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Informal home care and labor-force participation of household members

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  • Annika Meng

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Abstract

In Germany, informal home care is preferred to professional care services in the public discussion as well as in legal care regulations. However, only minor importance is ascribed to the opportunity costs caregivers face. Therefore, this article explores the influence home care has on the labor supply of caregivers who cohabitate with the care recipient. I use data from the German Socio-Economic Panel from 2001 to 2007, which allows researchers to merge the characteristics of both groups for the first time. Owing to diverging gender roles, I examine female and male caregivers separately. The results show that having an individual in need of care in the household does not decrease labor supply to an economically relevant quantity. As providing care might be endogenous to the labor-supply decision, I test for endogeneity by using characteristics of care recipients as instruments and I additionally test for sample attrition. Moreover, the panel structure allows me to control for unobserved heterogeneity. Copyright Springer-Verlag 2013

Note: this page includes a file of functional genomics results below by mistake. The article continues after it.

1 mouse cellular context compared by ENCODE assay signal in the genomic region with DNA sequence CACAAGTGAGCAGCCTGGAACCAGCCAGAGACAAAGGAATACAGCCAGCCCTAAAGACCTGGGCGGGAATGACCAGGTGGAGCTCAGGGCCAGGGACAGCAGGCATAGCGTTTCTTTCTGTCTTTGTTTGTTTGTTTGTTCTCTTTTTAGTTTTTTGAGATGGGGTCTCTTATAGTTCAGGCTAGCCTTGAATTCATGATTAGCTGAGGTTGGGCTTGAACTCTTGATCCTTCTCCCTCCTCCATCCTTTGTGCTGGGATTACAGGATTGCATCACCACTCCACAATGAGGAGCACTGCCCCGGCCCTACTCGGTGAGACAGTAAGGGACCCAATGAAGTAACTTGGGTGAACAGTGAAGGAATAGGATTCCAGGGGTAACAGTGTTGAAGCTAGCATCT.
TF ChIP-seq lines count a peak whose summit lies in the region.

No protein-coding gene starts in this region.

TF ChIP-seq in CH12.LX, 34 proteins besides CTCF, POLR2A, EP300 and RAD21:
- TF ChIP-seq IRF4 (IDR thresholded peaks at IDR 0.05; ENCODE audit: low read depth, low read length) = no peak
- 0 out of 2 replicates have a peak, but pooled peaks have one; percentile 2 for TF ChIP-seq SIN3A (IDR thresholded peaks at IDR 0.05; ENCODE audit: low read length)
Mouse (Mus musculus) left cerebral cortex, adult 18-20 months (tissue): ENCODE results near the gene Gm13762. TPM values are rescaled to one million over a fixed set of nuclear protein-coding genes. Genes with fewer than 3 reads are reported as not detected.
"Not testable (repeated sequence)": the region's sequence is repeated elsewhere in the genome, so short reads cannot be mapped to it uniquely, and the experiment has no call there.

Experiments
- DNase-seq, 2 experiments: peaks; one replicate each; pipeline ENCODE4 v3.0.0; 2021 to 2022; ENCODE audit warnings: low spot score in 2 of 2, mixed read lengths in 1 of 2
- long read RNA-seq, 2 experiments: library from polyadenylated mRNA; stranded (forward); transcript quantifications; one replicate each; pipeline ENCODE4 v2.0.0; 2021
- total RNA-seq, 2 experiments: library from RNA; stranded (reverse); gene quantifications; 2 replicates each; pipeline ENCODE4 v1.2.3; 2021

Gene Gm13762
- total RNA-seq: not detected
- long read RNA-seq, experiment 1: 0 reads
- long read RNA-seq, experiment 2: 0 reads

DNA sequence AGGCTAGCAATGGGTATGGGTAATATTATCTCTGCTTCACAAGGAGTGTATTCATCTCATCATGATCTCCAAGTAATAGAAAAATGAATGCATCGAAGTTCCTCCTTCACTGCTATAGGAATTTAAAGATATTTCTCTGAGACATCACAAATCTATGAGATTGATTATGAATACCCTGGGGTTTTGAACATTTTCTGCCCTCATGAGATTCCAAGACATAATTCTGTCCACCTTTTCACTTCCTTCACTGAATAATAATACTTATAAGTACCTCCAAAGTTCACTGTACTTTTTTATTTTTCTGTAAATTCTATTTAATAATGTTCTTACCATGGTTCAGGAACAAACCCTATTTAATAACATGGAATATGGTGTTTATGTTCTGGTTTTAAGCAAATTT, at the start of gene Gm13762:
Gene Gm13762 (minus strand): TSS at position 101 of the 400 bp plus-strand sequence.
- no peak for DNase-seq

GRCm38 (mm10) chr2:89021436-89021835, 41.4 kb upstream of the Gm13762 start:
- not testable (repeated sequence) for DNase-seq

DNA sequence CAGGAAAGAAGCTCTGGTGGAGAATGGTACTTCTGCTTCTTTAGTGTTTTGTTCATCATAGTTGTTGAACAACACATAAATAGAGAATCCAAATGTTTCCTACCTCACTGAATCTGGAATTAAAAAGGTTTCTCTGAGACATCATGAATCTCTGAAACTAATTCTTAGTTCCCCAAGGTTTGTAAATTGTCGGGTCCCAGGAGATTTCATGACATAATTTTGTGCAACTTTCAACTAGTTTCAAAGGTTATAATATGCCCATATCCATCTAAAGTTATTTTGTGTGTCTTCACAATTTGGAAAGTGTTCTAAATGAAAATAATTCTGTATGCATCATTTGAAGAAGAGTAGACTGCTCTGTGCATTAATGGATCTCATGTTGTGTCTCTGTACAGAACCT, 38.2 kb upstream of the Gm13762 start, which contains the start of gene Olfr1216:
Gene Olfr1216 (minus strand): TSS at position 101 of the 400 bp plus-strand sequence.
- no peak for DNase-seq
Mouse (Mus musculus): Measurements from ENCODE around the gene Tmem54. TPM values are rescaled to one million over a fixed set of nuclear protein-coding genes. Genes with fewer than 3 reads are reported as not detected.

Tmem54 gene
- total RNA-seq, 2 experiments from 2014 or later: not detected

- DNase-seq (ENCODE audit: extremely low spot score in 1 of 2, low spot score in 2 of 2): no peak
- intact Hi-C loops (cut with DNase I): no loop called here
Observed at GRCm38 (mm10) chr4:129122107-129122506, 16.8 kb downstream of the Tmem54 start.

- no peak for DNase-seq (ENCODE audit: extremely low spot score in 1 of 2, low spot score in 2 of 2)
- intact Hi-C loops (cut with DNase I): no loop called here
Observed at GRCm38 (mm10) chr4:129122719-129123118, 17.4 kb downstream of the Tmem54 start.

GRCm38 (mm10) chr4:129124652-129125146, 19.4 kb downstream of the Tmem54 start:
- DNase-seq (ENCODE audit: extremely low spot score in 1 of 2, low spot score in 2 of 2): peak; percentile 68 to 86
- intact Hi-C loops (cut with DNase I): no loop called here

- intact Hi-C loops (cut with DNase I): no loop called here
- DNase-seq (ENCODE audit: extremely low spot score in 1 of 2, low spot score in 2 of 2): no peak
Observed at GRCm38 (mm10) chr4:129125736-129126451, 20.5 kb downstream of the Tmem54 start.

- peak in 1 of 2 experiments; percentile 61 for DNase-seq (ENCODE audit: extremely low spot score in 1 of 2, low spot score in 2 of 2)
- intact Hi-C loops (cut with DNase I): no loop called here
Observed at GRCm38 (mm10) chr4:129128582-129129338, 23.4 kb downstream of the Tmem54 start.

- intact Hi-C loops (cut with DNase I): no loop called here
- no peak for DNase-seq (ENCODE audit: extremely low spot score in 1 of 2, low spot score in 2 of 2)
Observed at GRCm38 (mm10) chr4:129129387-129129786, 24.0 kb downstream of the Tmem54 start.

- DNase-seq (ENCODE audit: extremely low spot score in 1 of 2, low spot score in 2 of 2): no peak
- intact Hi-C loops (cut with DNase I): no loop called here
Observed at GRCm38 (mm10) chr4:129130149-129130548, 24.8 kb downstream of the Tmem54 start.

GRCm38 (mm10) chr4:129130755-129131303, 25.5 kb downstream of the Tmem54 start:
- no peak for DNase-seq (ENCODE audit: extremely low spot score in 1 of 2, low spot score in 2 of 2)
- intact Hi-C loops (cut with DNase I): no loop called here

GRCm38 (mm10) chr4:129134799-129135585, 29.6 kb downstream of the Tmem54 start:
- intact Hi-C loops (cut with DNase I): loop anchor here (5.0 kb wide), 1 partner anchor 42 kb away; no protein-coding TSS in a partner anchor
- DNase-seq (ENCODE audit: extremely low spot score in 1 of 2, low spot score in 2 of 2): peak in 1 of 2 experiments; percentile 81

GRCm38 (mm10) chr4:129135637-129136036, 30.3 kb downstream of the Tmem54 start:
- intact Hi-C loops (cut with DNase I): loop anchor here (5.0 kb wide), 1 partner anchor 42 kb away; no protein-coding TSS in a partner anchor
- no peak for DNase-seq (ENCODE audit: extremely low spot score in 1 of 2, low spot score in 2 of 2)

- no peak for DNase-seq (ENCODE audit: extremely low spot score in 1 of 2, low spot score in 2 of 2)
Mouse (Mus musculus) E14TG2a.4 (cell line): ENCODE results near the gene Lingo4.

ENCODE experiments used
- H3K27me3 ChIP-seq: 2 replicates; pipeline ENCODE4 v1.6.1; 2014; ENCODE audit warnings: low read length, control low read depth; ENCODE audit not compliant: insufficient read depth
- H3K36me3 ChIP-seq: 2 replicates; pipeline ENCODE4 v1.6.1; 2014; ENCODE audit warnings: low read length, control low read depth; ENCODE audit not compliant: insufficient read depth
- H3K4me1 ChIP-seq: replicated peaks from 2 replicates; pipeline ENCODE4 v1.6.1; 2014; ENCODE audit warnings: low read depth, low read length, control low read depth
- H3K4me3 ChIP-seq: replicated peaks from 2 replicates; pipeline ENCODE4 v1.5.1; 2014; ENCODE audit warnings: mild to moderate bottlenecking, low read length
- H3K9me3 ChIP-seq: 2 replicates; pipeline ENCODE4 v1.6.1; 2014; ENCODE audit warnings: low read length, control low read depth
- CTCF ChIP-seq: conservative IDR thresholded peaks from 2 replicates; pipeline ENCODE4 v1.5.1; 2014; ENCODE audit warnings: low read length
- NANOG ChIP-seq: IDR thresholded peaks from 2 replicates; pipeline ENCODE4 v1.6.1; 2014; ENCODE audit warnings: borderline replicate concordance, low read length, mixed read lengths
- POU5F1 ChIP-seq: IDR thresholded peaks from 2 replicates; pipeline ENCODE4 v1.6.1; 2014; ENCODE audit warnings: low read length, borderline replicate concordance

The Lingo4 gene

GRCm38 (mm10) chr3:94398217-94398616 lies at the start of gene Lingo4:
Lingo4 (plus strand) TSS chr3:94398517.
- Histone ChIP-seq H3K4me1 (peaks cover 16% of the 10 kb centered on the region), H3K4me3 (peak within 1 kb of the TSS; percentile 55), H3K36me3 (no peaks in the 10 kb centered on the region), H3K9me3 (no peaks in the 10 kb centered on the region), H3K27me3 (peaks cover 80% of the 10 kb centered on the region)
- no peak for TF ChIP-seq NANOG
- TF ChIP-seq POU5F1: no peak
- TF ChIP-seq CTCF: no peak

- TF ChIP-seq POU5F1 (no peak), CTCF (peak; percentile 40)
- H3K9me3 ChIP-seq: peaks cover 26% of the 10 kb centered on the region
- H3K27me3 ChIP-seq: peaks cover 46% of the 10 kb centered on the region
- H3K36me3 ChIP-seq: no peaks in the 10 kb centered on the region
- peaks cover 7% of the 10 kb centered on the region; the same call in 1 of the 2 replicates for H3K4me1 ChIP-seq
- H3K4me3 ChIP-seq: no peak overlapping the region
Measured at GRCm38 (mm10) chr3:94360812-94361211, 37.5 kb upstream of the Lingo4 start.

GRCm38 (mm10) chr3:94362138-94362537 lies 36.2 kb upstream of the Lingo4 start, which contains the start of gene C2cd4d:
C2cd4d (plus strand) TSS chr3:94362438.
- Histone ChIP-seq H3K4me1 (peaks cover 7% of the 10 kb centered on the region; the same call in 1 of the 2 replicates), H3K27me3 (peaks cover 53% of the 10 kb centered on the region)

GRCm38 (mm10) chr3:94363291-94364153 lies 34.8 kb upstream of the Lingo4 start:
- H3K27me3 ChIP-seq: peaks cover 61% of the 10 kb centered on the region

Suggested Citation

  • Annika Meng, 2013. "Informal home care and labor-force participation of household members," Empirical Economics, Springer, vol. 44(2), pages 959-979, April.
  • Handle: RePEc:spr:empeco:v:44:y:2013:i:2:p:959-979
    DOI: 10.1007/s00181-011-0537-1
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    References listed on IDEAS

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    1. Steven Stern, 1995. "Estimating Family Long-Term Care Decisions in the Presence of Endogenous Child Characteristics," Journal of Human Resources, University of Wisconsin Press, vol. 30(3), pages 551-580.
    2. Liliana E. Pezzin & Barbara Steinberg Schone, 1999. "Intergenerational Household Formation, Female Labor Supply and Informal Caregiving: A Bargaining Approach," Journal of Human Resources, University of Wisconsin Press, vol. 34(3), pages 475-503.